Adam's Reviews > Born On A Blue Day: Inside the Extraordinary Mind of an Autistic Savant

Born On A Blue Day by Daniel Tammet
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's review
Jan 04, 2008

it was ok
bookshelves: non-fiction
Recommended to Adam by: Costco
Recommended for: Parents or siblings of someone with Aspergers

I think I was expecting something different when I picked up this book and even after I had seen part of the movie that was made about Daniel Tammet's life. I was hoping for more detail pertaining to how he sees numbers, people, letters, languages, etc. differently from other people. More about synesthesia. Maybe more amazing stories and exercises demonstrating his ability to work out math problems or logic puzzles quicker than a person who is not a savant. Instead, most of the book is a slow slog through a detail rich account of some rather mundane experiences. I understand that the main point behind the book is that those experiences likely considered trivial by non autistic persons, are anything but ordinary for someone with Aspergers. However, it became dull for me to wade through three pages about how the author reacted to his partner's pet cat(for example).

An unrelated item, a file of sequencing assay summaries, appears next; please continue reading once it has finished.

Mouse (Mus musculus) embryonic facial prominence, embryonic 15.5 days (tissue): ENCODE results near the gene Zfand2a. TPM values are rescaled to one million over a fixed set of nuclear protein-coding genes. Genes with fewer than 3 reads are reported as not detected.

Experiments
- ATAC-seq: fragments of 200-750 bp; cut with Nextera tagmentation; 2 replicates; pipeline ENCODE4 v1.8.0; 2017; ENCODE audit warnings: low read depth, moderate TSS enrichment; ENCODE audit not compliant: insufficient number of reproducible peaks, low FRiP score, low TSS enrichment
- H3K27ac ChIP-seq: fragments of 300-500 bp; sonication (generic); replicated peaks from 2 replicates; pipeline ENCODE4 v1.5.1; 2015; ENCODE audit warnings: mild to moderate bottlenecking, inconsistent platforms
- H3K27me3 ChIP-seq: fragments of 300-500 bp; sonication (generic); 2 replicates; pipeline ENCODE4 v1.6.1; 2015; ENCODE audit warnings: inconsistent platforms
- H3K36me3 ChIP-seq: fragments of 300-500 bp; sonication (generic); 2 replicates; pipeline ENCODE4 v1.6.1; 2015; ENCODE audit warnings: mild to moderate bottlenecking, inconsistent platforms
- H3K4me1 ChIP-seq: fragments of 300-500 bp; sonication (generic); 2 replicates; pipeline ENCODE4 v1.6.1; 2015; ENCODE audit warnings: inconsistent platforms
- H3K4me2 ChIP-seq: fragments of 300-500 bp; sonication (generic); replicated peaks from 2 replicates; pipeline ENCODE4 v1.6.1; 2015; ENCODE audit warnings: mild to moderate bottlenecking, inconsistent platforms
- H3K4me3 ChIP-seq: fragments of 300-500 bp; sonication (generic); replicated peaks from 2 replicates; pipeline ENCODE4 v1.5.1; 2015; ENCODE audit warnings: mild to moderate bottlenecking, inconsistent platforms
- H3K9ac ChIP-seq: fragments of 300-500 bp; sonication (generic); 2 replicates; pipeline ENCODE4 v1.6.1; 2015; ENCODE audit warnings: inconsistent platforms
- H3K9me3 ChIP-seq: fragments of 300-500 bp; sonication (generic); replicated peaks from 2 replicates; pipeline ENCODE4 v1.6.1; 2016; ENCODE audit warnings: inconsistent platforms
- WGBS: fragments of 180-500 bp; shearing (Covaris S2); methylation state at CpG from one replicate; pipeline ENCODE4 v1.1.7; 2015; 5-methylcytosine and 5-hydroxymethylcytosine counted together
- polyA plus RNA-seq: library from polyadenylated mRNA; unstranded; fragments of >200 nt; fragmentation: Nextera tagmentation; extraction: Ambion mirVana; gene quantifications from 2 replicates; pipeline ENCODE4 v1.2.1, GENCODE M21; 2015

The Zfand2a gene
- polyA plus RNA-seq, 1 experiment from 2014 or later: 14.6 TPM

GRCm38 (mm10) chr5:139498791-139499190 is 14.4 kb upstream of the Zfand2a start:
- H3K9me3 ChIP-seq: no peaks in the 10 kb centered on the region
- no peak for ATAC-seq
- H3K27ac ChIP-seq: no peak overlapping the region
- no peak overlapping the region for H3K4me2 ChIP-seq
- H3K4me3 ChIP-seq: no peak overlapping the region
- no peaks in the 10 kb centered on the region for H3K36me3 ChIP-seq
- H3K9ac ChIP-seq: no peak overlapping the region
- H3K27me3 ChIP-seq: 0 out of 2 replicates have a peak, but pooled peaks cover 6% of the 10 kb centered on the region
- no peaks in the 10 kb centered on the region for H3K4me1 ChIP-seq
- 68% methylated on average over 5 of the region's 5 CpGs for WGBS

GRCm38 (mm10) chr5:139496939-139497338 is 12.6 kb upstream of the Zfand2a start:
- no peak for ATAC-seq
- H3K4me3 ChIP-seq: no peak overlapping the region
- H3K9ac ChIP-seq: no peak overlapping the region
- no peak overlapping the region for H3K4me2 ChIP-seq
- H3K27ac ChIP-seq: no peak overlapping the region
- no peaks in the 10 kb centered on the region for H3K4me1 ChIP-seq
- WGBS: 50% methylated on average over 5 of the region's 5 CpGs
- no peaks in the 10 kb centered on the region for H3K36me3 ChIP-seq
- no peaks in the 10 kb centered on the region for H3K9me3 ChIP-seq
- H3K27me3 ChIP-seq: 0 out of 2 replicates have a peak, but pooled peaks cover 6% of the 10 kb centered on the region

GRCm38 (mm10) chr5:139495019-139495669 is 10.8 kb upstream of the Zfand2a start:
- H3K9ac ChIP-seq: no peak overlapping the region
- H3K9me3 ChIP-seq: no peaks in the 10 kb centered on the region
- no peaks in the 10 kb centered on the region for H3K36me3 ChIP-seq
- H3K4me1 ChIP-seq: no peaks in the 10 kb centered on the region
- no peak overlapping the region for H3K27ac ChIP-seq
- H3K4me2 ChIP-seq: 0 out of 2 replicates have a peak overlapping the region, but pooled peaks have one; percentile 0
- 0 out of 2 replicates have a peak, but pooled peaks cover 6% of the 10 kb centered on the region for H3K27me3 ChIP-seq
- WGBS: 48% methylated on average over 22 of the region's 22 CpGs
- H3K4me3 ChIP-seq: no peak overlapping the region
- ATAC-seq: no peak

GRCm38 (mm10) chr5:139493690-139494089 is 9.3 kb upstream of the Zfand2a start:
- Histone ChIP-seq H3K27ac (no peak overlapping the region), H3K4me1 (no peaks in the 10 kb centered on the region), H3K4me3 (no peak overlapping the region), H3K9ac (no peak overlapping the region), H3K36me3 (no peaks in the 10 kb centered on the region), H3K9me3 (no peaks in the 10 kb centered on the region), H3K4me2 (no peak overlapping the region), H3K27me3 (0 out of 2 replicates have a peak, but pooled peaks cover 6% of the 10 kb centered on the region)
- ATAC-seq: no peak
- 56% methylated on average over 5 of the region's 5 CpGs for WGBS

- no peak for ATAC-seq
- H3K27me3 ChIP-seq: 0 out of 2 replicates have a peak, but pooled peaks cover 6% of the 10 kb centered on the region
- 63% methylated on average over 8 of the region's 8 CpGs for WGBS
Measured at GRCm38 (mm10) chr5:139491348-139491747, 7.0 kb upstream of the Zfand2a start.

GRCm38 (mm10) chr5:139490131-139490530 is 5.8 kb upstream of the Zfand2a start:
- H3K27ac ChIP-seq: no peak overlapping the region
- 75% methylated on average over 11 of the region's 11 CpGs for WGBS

Had I paid more attention and approached the book with a different frame of mind, I may have liked it considerably more than I did. Unfortunately, this look at the day to day experiences of a person with Aspergers just wasn't all that interesting to me. I've read several articles and stories about people with Aspergers because it is a topic that I find fascinating. This just isn't at the top of my list for information or insight into Asperger's.
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05/18/2016 marked as: read

Comments (showing 1-1 of 1) (1 new)

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Emma Glaisher Perhaps I am further along the autism spectrum than I thought, I found the details fascinating - the cat episodes were charming, the card game tempting if only I had the time! I didn't just want to read about freakishness, but about a man's life and perceptions.

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